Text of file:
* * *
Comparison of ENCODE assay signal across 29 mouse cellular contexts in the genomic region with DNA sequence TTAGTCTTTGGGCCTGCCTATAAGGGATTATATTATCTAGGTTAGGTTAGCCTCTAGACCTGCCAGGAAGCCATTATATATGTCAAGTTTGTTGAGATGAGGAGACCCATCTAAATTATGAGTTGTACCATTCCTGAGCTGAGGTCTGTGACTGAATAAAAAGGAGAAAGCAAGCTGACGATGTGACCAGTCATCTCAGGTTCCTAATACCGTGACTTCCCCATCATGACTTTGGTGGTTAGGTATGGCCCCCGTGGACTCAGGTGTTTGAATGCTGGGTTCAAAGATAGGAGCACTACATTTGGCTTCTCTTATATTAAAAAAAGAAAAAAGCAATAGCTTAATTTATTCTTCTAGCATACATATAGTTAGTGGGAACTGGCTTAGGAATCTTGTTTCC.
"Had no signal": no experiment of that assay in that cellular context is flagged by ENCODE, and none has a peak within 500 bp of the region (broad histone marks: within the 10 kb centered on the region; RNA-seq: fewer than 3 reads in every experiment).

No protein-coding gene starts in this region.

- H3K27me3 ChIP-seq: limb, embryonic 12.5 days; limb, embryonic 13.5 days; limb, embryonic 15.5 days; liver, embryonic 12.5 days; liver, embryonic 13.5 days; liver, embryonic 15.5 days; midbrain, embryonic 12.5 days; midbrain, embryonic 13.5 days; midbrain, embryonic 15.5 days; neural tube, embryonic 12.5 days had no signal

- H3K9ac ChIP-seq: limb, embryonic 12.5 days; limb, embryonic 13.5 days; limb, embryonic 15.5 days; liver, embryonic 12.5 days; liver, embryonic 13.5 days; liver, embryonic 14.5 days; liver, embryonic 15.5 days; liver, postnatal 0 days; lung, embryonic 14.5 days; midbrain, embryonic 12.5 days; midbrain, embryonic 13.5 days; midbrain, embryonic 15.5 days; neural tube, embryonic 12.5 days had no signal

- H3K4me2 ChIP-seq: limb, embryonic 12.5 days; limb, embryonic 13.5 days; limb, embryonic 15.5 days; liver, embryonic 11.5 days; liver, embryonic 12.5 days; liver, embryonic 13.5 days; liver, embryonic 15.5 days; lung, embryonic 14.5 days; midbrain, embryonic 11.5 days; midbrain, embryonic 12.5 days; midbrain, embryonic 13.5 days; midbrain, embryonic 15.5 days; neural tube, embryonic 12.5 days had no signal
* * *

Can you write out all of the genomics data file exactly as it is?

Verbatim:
Comparison of ENCODE assay signal across 29 mouse cellular contexts in the genomic region with DNA sequence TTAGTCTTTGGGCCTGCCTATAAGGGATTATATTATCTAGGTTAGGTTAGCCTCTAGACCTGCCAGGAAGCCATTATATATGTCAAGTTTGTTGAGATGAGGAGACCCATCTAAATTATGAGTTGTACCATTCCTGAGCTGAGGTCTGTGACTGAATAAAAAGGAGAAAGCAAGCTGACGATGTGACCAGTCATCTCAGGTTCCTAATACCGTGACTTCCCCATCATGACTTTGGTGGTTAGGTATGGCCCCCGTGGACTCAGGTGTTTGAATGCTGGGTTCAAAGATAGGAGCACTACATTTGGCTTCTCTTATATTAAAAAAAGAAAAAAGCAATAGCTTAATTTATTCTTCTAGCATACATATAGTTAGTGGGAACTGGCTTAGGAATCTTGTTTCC.
"Had no signal": no experiment of that assay in that cellular context is flagged by ENCODE, and none has a peak within 500 bp of the region (broad histone marks: within the 10 kb centered on the region; RNA-seq: fewer than 3 reads in every experiment).

No protein-coding gene starts in this region.

- H3K27me3 ChIP-seq: limb, embryonic 12.5 days; limb, embryonic 13.5 days; limb, embryonic 15.5 days; liver, embryonic 12.5 days; liver, embryonic 13.5 days; liver, embryonic 15.5 days; midbrain, embryonic 12.5 days; midbrain, embryonic 13.5 days; midbrain, embryonic 15.5 days; neural tube, embryonic 12.5 days had no signal

- H3K9ac ChIP-seq: limb, embryonic 12.5 days; limb, embryonic 13.5 days; limb, embryonic 15.5 days; liver, embryonic 12.5 days; liver, embryonic 13.5 days; liver, embryonic 14.5 days; liver, embryonic 15.5 days; liver, postnatal 0 days; lung, embryonic 14.5 days; midbrain, embryonic 12.5 days; midbrain, embryonic 13.5 days; midbrain, embryonic 15.5 days; neural tube, embryonic 12.5 days had no signal

- H3K4me2 ChIP-seq: limb, embryonic 12.5 days; limb, embryonic 13.5 days; limb, embryonic 15.5 days; liver, embryonic 11.5 days; liver, embryonic 12.5 days; liver, embryonic 13.5 days; liver, embryonic 15.5 days; lung, embryonic 14.5 days; midbrain, embryonic 11.5 days; midbrain, embryonic 12.5 days; midbrain, embryonic 13.5 days; midbrain, embryonic 15.5 days; neural tube, embryonic 12.5 days had no signal